In a method of manufacturing a modified wood material by treating a raw wood material with a formaldehyde polymer in the presence of sulfur dioxide at a reaction temperature within a reaction vessel, a shape and species of the raw wood material are not limited. For example, a log, plywood, or a veneer, etc., is used as the raw wood material. It is preferred that a seasoning of the raw wood material is proceeded such that a moisture content thereof is less than 10 wt %. When the raw wood material having an excessive moisture content is used, a chain structure of oxymethylene is readily formed by a polymerization of formaldehyde monomer, so that it is hardly expected that the modified wood material with excellent dimensional stability is obtained, and also a discoloration of the modified wood material is prevented. An air drying, hot air drying, or a radio frequency drying, etc., is applied for the seasoning. In the method of the present invention, an optimum ratio of a volume of the raw wood material to be provided into the reaction vessel relative to a capacity of the reaction vessel is in a range of 0.01 to 0.4 (m3 /m3). The formaldehyde polymer includes at least one selected from the group consisting of trioxane, tetraoxane, and paraformaldehyde, etc. The formaldehyde polymer is easily depolymerized to a gas of formaldehyde monomer by heating thereof. Particularly, since a solid of trioxane or tetraoxane does not have the scent of formalin, and also can be easily sublimated to generate the gas thereof, it is useful for an industrialization of manufacturing the modified wood material. A solid or liquid of the formaldehyde polymer is provided into the reaction vessel together with the raw wood material. In the present invention, a concentration of the formaldehyde polymer is in a range of 30 to 350 mol/m3 of formaldehyde monomer. The concentration is defined as the number of moles per unit volume of the reaction vessel. When the concentration is less than 30 mol/m3, a cross-linking structure formed by bridging adjacent hydroxyl groups of the raw wood material by formaldehyde monomer is not efficiently obtained. The concentration of the formaldehyde polymer greater than 350 mol/m3 gives no increased benefits and merely adds unnecessary to the cost. A molar ratio of the formaldehyde polymer relative to sulfur dioxide is in a range of 10 to 350 . When the molar ratio is less than 10, the cross-linking structure is not efficiently obtained. In case of more than 350 of the molar ratio, a heavy discoloration of the modified wood material occurs. It is also preferred that an accelerator for accelerating the depolymerization of the formaldehyde polymer is also provided into the reaction vessel. The accelerator is at least one selected from the group consisting of a chloride of hydrogen chloride, ferrous chloride, ferric chloride, zinc chloride, magnesium chloride and ammonium chloride, a sulfate of ferric sulfate, boric acid, and a borate, etc. In this case, a molar ratio of the formaldehyde polymer relative to sulfur dioxide and the accelerator is in a range of 10 to 300, and preferably 27 to 233.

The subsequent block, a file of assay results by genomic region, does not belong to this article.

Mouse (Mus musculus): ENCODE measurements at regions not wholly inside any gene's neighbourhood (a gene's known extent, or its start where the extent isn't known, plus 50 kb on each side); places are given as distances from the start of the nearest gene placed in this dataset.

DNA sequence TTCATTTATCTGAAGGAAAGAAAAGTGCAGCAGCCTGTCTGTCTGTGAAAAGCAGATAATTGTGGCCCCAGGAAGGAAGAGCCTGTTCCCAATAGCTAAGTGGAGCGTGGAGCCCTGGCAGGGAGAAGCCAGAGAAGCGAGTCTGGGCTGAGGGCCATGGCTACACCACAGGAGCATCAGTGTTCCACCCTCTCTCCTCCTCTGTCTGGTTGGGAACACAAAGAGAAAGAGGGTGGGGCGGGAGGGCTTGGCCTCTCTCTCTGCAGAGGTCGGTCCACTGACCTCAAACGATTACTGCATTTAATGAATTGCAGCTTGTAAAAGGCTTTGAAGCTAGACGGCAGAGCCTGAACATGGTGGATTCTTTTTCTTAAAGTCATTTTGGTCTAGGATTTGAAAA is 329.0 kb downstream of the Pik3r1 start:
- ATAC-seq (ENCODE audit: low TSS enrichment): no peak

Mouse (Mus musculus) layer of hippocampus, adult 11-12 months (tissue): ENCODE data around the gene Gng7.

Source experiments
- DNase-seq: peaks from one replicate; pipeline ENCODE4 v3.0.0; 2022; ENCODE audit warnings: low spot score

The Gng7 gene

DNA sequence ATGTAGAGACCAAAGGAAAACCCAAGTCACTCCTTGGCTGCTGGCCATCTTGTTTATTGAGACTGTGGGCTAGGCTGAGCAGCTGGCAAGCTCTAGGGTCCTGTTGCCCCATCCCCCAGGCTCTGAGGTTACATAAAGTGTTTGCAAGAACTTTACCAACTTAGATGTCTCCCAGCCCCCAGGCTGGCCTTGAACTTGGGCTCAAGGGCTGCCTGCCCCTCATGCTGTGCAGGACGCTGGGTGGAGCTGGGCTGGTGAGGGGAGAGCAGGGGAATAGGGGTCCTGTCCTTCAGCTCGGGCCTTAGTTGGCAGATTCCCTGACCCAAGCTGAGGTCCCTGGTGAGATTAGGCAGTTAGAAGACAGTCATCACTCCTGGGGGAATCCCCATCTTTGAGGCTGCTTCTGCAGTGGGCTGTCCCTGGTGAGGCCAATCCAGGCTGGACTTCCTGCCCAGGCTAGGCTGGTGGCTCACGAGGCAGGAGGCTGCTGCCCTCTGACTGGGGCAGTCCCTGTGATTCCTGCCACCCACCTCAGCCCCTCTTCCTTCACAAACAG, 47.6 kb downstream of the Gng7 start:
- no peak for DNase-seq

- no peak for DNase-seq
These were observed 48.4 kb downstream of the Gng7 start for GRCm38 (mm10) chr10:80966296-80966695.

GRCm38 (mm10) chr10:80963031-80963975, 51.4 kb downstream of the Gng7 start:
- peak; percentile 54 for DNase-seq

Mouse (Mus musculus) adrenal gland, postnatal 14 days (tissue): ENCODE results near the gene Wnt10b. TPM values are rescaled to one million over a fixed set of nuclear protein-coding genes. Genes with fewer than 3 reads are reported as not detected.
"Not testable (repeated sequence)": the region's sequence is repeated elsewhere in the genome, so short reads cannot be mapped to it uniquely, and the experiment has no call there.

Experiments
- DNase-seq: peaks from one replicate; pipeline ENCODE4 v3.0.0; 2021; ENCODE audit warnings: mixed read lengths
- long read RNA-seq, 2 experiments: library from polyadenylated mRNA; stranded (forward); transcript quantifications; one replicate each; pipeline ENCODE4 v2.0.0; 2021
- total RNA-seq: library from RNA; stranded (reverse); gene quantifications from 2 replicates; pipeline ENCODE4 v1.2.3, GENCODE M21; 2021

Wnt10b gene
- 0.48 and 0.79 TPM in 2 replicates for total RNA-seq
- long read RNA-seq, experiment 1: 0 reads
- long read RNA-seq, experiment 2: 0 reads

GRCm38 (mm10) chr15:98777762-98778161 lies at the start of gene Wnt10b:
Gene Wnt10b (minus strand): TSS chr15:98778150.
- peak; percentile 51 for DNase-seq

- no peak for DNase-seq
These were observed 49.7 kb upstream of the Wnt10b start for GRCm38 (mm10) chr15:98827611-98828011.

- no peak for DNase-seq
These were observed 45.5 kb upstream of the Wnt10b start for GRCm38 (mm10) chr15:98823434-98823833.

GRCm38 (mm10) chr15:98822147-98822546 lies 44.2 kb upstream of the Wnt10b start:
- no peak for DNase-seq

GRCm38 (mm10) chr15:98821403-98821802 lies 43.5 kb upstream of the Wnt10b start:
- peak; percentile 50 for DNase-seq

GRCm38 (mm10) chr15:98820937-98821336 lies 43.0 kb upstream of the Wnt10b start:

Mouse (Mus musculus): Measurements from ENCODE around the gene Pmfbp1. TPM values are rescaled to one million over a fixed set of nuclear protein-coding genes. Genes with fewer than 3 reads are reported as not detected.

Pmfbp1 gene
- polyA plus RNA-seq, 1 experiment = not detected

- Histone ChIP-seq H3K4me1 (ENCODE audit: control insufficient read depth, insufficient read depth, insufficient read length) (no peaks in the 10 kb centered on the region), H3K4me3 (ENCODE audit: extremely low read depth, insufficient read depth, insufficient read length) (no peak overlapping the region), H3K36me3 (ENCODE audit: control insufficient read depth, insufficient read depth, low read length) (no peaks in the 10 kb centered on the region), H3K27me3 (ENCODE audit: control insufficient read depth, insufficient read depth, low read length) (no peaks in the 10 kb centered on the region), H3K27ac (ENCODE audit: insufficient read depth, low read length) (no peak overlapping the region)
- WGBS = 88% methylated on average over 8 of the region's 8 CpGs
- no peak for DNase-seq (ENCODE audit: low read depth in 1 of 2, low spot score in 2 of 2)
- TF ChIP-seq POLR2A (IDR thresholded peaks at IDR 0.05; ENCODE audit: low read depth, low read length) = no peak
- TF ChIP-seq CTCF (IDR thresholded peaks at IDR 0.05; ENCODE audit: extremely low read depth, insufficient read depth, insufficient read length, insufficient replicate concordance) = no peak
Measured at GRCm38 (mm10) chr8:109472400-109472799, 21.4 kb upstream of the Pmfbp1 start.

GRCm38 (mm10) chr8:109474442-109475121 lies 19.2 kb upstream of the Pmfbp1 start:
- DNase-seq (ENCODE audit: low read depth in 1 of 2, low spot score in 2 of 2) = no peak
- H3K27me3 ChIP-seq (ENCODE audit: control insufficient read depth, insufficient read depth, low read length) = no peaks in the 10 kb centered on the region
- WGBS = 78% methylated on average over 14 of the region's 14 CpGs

For example, the method of manufacturing the modified wood material of the present invention is performed as follows. The solid of formaldehyde polymer and a solid of the accelerator are provided into the reaction vessel together with the raw wood material. The air included in the reaction vessel is exhausted to the outside by a vacuum pump. It is preferred that thus exhausted reaction vessel has a pressure of less than 1104 Pa. Subsequently, the formaldehyde polymer is vaporized by heating the reaction vessel at a reaction temperature of 90 to 120 C. to obtain a vapor of the formaldehyde polymer. When a pressure of the vapor of the formaldehyde polymer is 4.00104 Pa or more within the reaction vessel, sulfur dioxide is supplied into the reaction vessel. When the pressure is less than 4.00104 Pa, there is a possibility of causing the discoloration of the modified wood material. As a result, the raw wood material is reacted with the vapor of the formaldehyde polymer in the presence of sulfur dioxide at the reaction temperature for a predetermined time period. In addition, it is further preferred that a total gas pressure within the reaction vessel is in a range of 6104 to 2.7105 Pa when the reaction is completed. After the reaction, the unreacted gases of the formaldehyde polymer and sulfur dioxide in the reaction vessel are exhausted to the outside. By the way, though the solid of the formaldehyde polymer is provided into the reaction vessel in the above case, it is not concerned that after a gas of the formaldehyde polymer is introduced into the reaction vessel with the raw wood material, and the gas pressure of the formaldehyde polymer within the reaction vessel is 4.00104 Pa or more, sulfur dioxide is supplied into the reaction vessel.